Perspective | Sofonisba Anguissola’s self-portrait in State Department, Boston, reveals family roots

If you had six daughters in the 16th century, you’ve got a problem. The Colts, after all, add up. The solution for Amilcare Anguissola – one of her six daughters is the famous painter Sofonisba Anguissola – was to encourage them to develop and improve their talents.

In this, he was following advice Baldassare Castiglione In his hugely influential The Book of Court – a guide to standards of conduct and education for Renaissance men and women. Thus, five of his daughters started painting. (VI became a Latin writer and scholar). One of them died young. Two stopped painting after marriage. Another became a nun. The elder Sophonisba helped teach the others. She has proven to be exceptional.

Born Sofonisba Anguissola (c. 1532-1625) of poor, impoverished gentry in Cremona, Italy, she ended up as a lady-in-waiting to the Queen of Spain, Elisabeth of Valois, and painter at the powerful court of her husband, Philip II. Its brilliance has been recognized by Michelangelo and Giorgio Vasari, who mentions it in Lives of the Artists. Anthony Van Dyck Salutation Her in a photo taken before her death, at the age of 93.

In other words, she’s had a very successful career. But her most interesting work is her portrayal of herself and her family before moving to Spain. This is amazing Small profile picture In the Museum of Fine Arts, Boston, painted around 1556, is one of at least a dozen self-portraits she made—more than anyone else since Albrecht Durer And the most even Rembrandt. Painted in watercolor on parchment paper.

Self-portrayal is inherently deceptive. Artists must observe themselves in a mirror, capturing a moment that is necessarily imaginary, because the viewer can never see the actual movements of the hand performing the creative work. This imaginative aspect makes self-depiction intrinsically playful, and Anguissola has done a lot of this.

in one SelfieFor example, she superimposed her image on a portrait drawn by her teacher, Bernadino Campi. confusing! Interestingly, her image is larger than Campy’s.

By contrast, this oval miniature is just over three inches tall. In it, Anguissola allowed herself to be overwhelmed by a medallion that almost completely obscured her body. However, she is still very much present. The Latin inscription around the border of the medallion reads: “The Virgin Sophonisba Anguissola, with her own hand, was depicted from a mirror in Cremona”.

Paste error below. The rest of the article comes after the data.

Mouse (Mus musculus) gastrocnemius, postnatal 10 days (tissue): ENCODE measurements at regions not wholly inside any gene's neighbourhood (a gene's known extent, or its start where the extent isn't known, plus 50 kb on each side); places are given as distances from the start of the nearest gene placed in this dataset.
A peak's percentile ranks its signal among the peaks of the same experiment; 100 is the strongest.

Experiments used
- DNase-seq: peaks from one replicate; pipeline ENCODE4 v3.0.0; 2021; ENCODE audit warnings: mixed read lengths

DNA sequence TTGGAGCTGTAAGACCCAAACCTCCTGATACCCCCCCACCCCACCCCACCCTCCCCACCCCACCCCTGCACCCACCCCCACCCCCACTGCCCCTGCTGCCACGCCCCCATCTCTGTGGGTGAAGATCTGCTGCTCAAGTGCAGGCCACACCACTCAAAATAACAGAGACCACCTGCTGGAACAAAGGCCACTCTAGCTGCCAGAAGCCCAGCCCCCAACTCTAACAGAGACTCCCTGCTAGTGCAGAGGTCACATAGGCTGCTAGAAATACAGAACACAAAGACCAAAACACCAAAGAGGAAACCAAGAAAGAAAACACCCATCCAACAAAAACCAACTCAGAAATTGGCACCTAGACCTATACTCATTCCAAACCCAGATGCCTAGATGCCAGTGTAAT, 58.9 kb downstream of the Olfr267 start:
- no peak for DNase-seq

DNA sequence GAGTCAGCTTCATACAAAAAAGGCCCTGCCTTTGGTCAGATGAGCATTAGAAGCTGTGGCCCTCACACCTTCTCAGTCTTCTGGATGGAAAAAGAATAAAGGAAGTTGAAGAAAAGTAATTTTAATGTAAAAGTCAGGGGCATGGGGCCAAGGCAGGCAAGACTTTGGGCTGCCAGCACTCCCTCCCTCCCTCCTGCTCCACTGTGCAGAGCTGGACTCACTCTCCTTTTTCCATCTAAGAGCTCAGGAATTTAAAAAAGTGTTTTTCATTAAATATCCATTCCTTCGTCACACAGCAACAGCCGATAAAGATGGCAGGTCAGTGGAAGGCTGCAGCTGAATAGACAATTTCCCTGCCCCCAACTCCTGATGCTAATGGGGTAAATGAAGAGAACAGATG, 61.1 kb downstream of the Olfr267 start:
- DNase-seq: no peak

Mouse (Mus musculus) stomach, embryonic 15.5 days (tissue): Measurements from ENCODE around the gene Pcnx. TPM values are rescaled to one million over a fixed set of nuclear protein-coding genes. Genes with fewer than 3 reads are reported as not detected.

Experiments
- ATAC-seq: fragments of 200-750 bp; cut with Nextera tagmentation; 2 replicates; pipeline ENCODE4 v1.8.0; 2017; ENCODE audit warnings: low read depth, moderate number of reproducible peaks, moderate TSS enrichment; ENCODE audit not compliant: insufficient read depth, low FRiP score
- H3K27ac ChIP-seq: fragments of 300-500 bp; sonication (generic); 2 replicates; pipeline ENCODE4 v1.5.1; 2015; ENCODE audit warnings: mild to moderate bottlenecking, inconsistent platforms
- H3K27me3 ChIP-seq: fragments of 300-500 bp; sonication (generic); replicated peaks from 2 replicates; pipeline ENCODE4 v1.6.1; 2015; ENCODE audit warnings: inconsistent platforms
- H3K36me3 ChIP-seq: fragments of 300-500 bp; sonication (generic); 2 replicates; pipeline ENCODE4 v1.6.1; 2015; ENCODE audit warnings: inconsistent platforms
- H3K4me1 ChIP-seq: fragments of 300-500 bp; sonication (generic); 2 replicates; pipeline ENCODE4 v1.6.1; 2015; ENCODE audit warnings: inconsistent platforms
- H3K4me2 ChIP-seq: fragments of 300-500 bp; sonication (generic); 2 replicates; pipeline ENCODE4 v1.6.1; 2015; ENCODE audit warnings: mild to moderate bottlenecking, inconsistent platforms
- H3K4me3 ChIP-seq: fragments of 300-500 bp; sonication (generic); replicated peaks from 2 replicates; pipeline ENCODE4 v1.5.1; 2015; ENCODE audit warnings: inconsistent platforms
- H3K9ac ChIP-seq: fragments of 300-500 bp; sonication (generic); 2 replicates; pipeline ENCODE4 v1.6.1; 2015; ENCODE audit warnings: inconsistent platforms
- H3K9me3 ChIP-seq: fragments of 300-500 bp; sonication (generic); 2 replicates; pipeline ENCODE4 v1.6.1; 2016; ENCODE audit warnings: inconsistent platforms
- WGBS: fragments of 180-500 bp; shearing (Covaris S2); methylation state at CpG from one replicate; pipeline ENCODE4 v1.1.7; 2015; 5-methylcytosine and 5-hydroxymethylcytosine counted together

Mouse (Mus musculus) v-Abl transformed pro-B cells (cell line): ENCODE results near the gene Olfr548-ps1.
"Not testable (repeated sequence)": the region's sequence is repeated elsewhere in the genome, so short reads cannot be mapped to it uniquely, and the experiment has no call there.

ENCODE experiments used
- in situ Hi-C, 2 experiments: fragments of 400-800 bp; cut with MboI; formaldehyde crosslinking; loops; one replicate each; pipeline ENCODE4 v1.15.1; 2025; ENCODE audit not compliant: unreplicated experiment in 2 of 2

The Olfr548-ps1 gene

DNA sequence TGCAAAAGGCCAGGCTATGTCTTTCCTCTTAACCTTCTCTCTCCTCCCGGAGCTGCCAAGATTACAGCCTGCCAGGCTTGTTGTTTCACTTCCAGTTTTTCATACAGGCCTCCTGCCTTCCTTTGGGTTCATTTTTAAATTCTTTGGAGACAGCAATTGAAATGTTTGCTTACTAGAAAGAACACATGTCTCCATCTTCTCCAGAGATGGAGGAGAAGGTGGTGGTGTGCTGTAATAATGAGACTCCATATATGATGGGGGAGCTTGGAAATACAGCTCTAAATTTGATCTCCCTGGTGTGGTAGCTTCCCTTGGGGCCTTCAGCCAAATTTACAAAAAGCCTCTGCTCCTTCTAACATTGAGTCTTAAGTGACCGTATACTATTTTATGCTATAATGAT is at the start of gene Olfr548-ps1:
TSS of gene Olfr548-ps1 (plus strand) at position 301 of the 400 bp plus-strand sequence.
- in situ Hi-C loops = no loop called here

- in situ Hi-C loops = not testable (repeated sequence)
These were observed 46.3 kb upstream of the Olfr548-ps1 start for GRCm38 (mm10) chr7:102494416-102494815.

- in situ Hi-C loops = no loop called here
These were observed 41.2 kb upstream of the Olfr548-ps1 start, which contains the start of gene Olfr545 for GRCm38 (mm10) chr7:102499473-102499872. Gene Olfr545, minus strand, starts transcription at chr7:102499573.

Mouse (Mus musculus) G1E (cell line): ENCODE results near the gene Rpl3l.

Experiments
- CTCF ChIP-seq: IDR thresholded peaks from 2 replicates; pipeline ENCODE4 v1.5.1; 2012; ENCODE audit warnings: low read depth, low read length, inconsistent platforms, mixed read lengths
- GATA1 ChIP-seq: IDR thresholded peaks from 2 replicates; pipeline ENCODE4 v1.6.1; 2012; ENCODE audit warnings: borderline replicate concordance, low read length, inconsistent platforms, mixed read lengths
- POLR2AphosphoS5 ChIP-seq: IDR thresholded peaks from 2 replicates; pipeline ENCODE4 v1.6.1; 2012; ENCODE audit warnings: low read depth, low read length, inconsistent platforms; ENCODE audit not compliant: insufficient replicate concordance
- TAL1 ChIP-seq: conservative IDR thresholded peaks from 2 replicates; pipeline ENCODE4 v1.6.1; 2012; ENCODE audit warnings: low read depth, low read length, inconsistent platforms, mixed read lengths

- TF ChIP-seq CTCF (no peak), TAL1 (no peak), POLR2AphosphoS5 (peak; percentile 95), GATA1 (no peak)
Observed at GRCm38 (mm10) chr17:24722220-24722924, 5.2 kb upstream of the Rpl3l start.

The mirror Anguissola used appears to have deformed it Eyes, one of which appears abnormally enlarged. (The work was painted a quarter of a century after Parmigianino celebrated “a self-portrait in a convex mirror,(which loosely resembles her.) She was modestly dressed in a manner consistent with Castiglione’s advice, and smiled wryly, as if inviting us to the interpretation of a riddle.

An ancestor of Anguisola was, according to family tradition, the Byzantine warlord Galvano Sordi. Help liberate Constantinople from the Muslims in the early 8th century with “Greek Fire,” a recently developed weapon that sets water on fire. Sardi’s family shield bore the mark of a venomous viper, which in Latin means “anguis”. So after winning battles, his supporters are said to have chanted “Anguis sola fecit victoriam!” meaning “Only the serpent achieved victory!”

This led to his nickname “Anguissola”, which the Emperor eventually conferred as a title on his descendants. The Latin phrase has become a family motto.

Art historian Patricia Costa has suggested that the shield monogram in this self-portrait may contain, in cryptographic form, this family crest – or it may simply refer to Anguissola’s father, Amilcare. Either way, Anguissola clearly wanted her family’s claims to prestige to be respected. you passed. But the small size of the picture, together with her wry smile, suggests that she did it in the spirit of Castiglione, with the right amount of wit, brevity, and indifference.

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